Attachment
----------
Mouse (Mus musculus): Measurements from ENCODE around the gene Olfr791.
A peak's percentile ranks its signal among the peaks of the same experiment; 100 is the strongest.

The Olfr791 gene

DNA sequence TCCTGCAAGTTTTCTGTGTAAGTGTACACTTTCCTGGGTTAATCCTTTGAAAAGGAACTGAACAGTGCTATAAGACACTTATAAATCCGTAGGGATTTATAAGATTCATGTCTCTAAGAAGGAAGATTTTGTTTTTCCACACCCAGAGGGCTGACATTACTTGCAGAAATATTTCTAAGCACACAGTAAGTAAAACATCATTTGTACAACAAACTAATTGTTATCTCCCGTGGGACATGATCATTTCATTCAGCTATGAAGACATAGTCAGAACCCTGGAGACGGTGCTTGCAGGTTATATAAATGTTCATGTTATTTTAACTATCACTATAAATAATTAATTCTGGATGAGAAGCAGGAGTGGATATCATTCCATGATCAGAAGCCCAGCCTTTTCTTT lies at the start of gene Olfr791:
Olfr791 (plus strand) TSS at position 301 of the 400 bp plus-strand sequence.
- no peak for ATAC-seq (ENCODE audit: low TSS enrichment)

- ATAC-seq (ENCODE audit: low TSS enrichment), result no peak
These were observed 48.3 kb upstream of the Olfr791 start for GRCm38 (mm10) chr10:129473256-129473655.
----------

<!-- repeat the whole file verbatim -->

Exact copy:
Mouse (Mus musculus): Measurements from ENCODE around the gene Olfr791.
A peak's percentile ranks its signal among the peaks of the same experiment; 100 is the strongest.

The Olfr791 gene

DNA sequence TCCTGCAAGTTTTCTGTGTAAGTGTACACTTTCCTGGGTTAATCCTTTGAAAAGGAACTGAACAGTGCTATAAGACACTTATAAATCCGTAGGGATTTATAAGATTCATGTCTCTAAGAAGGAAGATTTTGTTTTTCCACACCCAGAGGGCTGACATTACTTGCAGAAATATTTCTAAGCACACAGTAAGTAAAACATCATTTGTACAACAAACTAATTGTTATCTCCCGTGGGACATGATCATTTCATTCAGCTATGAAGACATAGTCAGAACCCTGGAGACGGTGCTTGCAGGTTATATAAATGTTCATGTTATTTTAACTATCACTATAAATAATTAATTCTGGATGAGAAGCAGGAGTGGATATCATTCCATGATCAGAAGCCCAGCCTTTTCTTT lies at the start of gene Olfr791:
Olfr791 (plus strand) TSS at position 301 of the 400 bp plus-strand sequence.
- no peak for ATAC-seq (ENCODE audit: low TSS enrichment)

- ATAC-seq (ENCODE audit: low TSS enrichment), result no peak
These were observed 48.3 kb upstream of the Olfr791 start for GRCm38 (mm10) chr10:129473256-129473655.